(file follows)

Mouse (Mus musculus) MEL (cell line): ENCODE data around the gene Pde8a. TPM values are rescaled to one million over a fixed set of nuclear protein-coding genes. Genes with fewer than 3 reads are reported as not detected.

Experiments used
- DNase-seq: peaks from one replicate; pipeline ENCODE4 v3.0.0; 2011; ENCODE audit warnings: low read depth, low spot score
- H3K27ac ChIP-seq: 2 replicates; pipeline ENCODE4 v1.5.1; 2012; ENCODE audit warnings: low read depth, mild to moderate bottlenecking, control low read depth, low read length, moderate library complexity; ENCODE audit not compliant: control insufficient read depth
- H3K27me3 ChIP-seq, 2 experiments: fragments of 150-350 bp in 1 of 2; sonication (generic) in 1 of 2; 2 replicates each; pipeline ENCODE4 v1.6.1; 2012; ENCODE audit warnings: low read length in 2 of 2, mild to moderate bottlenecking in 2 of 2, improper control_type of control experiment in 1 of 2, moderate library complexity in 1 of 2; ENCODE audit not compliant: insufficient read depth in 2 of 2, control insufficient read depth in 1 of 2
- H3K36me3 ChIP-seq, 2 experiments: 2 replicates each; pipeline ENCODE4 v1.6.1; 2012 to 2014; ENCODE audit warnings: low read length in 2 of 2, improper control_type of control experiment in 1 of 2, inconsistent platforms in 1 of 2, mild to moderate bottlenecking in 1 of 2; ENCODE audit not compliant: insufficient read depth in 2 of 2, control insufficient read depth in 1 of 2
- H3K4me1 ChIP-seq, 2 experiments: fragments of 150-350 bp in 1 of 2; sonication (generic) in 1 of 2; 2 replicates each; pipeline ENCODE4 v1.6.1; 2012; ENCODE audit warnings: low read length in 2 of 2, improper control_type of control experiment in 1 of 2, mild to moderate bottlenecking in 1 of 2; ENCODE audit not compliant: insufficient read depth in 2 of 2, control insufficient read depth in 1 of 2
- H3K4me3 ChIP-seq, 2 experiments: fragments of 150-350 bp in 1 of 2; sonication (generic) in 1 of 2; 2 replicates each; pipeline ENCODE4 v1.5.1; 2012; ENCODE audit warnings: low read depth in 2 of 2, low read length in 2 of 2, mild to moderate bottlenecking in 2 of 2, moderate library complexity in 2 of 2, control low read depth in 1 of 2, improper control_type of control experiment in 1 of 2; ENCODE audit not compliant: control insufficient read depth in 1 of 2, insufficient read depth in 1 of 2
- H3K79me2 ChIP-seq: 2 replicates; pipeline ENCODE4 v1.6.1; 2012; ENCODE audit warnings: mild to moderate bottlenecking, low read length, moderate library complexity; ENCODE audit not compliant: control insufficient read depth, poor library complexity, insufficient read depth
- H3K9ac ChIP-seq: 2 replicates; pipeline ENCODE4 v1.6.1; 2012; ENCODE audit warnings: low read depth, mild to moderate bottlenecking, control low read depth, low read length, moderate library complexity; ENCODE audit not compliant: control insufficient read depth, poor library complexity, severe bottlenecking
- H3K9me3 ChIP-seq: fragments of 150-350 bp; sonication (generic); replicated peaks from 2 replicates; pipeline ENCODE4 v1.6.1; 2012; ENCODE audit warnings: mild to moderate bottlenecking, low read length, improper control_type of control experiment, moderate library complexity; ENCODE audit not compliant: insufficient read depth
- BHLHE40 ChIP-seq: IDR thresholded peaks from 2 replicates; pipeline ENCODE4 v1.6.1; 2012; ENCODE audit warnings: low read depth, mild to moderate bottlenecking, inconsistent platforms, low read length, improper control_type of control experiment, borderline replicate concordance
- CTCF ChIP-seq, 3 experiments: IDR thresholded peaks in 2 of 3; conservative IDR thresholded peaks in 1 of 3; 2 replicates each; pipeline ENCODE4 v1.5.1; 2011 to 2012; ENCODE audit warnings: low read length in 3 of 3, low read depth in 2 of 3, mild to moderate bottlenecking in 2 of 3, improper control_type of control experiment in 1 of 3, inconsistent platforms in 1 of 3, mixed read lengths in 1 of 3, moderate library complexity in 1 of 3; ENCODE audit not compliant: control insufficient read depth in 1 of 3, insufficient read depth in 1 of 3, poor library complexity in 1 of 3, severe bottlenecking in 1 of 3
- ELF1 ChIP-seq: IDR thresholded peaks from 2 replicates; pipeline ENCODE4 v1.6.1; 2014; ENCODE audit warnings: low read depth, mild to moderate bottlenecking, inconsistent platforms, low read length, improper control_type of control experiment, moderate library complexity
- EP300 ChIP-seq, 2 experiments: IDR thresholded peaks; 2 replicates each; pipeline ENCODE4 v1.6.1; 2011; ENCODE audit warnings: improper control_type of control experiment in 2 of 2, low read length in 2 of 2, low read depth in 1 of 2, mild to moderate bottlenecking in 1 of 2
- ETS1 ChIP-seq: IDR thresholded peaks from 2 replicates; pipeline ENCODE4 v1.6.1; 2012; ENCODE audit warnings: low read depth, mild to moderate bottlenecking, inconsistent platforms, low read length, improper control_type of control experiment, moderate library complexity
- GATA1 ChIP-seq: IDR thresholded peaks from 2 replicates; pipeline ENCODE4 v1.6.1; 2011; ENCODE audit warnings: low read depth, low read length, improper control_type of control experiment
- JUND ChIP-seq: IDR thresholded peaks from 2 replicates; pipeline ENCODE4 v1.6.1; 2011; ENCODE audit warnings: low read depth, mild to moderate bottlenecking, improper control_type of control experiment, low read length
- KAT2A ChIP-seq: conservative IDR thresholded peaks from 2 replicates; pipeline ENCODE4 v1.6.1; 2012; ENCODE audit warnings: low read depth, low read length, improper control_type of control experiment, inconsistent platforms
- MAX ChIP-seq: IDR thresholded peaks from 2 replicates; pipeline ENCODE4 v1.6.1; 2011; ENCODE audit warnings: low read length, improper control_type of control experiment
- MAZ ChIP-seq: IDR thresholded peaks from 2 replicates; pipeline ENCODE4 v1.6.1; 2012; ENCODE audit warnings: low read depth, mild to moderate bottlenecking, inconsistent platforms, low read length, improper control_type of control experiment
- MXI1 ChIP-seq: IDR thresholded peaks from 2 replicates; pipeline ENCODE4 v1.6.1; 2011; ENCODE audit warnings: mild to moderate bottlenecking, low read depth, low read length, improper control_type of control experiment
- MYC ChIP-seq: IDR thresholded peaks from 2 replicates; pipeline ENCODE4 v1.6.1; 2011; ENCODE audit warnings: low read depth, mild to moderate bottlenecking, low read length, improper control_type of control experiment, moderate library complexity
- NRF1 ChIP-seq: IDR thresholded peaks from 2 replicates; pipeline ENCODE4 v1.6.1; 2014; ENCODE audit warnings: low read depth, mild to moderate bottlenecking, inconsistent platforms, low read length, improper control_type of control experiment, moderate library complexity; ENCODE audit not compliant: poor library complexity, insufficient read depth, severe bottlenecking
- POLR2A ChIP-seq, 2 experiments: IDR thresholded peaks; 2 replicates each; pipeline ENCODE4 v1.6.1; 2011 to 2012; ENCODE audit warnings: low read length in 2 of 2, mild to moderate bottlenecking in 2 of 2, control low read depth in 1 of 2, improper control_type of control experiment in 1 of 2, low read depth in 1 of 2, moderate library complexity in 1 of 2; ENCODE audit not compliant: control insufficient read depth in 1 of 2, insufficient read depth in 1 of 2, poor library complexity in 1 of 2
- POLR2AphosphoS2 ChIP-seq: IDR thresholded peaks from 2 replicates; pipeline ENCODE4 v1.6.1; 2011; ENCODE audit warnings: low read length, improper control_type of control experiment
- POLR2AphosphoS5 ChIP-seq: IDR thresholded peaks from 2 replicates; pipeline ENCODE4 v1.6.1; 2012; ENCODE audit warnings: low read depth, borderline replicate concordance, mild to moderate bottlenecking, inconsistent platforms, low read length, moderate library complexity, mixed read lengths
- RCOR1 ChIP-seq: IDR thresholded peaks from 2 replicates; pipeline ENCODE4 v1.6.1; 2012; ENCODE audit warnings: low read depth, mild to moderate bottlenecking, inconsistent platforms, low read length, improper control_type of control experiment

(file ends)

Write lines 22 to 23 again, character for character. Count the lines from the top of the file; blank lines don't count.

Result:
- MXI1 ChIP-seq: IDR thresholded peaks from 2 replicates; pipeline ENCODE4 v1.6.1; 2011; ENCODE audit warnings: mild to moderate bottlenecking, low read depth, low read length, improper control_type of control experiment
- MYC ChIP-seq: IDR thresholded peaks from 2 replicates; pipeline ENCODE4 v1.6.1; 2011; ENCODE audit warnings: low read depth, mild to moderate bottlenecking, low read length, improper control_type of control experiment, moderate library complexity